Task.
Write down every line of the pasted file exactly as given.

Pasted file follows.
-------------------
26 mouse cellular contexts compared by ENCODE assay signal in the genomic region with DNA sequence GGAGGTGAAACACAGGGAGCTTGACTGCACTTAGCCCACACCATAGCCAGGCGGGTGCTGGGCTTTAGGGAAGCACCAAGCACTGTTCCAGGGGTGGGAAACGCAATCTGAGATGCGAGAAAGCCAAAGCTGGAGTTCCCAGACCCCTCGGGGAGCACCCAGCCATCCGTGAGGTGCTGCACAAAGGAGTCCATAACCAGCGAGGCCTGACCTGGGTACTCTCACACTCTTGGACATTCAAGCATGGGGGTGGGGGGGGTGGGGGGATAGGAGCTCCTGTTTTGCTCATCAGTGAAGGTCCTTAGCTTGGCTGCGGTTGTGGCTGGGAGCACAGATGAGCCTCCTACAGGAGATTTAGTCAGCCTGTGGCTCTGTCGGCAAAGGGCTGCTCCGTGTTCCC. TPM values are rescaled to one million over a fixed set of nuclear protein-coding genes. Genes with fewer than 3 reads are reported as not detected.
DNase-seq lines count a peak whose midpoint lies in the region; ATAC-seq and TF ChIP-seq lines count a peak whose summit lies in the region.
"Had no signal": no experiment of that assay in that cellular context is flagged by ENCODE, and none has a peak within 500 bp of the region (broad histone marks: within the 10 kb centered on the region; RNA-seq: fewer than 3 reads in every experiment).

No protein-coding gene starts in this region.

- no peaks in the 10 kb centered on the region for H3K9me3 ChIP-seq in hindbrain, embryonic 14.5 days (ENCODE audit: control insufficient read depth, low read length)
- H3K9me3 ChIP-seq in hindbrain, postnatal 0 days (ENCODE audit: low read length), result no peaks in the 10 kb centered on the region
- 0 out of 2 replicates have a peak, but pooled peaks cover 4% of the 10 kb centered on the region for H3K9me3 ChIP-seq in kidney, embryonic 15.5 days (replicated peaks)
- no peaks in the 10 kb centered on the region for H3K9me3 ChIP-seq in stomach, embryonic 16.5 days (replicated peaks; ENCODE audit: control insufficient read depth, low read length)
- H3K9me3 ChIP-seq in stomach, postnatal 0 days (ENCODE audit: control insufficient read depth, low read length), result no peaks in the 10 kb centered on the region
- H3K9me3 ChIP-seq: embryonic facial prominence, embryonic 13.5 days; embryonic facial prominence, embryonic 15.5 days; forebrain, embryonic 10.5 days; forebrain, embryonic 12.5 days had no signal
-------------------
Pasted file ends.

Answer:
26 mouse cellular contexts compared by ENCODE assay signal in the genomic region with DNA sequence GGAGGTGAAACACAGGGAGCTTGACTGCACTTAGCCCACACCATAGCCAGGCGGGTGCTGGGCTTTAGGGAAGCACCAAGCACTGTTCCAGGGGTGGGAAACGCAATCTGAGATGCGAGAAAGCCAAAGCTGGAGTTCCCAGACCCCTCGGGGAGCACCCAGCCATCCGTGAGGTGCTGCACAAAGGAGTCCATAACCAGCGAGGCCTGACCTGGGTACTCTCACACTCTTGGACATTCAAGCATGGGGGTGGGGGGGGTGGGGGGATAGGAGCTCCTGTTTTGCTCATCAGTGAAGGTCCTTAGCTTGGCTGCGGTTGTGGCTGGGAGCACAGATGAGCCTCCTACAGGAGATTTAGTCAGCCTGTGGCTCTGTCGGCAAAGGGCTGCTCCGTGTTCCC. TPM values are rescaled to one million over a fixed set of nuclear protein-coding genes. Genes with fewer than 3 reads are reported as not detected.
DNase-seq lines count a peak whose midpoint lies in the region; ATAC-seq and TF ChIP-seq lines count a peak whose summit lies in the region.
"Had no signal": no experiment of that assay in that cellular context is flagged by ENCODE, and none has a peak within 500 bp of the region (broad histone marks: within the 10 kb centered on the region; RNA-seq: fewer than 3 reads in every experiment).

No protein-coding gene starts in this region.

- no peaks in the 10 kb centered on the region for H3K9me3 ChIP-seq in hindbrain, embryonic 14.5 days (ENCODE audit: control insufficient read depth, low read length)
- H3K9me3 ChIP-seq in hindbrain, postnatal 0 days (ENCODE audit: low read length), result no peaks in the 10 kb centered on the region
- 0 out of 2 replicates have a peak, but pooled peaks cover 4% of the 10 kb centered on the region for H3K9me3 ChIP-seq in kidney, embryonic 15.5 days (replicated peaks)
- no peaks in the 10 kb centered on the region for H3K9me3 ChIP-seq in stomach, embryonic 16.5 days (replicated peaks; ENCODE audit: control insufficient read depth, low read length)
- H3K9me3 ChIP-seq in stomach, postnatal 0 days (ENCODE audit: control insufficient read depth, low read length), result no peaks in the 10 kb centered on the region
- H3K9me3 ChIP-seq: embryonic facial prominence, embryonic 13.5 days; embryonic facial prominence, embryonic 15.5 days; forebrain, embryonic 10.5 days; forebrain, embryonic 12.5 days had no signal